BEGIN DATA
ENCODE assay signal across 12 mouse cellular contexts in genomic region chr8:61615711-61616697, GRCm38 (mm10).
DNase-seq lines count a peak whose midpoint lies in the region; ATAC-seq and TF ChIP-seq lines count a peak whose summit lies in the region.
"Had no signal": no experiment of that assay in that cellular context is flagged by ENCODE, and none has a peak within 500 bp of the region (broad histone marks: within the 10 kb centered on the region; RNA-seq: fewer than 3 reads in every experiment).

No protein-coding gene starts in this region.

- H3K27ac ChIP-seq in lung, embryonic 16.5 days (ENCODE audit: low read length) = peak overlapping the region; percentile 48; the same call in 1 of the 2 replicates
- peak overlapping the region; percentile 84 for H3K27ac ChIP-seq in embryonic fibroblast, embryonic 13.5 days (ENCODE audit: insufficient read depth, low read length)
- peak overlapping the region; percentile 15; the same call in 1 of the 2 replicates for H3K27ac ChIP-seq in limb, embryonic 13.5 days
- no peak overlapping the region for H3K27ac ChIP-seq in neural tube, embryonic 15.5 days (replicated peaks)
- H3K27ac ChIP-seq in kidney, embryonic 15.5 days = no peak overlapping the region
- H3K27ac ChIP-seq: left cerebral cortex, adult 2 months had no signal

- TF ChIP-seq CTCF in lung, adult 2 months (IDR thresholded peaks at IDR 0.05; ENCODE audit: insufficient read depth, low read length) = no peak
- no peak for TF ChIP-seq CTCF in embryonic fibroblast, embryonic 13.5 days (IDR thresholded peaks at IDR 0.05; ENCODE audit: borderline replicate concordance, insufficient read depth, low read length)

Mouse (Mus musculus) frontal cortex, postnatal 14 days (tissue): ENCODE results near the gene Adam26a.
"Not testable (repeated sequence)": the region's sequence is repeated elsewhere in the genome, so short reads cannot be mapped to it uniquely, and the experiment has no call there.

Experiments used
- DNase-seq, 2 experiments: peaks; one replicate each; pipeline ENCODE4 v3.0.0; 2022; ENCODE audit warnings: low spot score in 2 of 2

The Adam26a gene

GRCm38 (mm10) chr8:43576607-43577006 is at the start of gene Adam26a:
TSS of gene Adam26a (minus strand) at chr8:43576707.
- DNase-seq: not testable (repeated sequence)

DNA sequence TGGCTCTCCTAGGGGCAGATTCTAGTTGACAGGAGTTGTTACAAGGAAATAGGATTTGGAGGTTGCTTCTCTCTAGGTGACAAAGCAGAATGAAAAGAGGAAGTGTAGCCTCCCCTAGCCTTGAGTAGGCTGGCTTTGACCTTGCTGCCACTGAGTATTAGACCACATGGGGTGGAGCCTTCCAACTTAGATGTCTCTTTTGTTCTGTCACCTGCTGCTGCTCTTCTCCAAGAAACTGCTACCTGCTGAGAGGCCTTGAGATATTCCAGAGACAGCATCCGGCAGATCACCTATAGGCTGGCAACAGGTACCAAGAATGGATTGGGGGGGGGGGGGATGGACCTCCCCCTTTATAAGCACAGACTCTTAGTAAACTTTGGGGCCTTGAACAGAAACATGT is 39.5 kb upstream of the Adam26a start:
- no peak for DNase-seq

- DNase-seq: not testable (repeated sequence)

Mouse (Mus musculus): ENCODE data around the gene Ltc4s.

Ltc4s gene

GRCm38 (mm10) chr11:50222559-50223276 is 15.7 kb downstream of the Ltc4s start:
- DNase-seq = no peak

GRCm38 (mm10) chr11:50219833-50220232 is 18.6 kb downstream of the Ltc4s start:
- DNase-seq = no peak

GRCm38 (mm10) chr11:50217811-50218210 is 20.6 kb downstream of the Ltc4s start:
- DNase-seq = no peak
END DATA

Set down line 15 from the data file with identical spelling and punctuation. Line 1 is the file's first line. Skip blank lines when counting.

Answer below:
Experiments used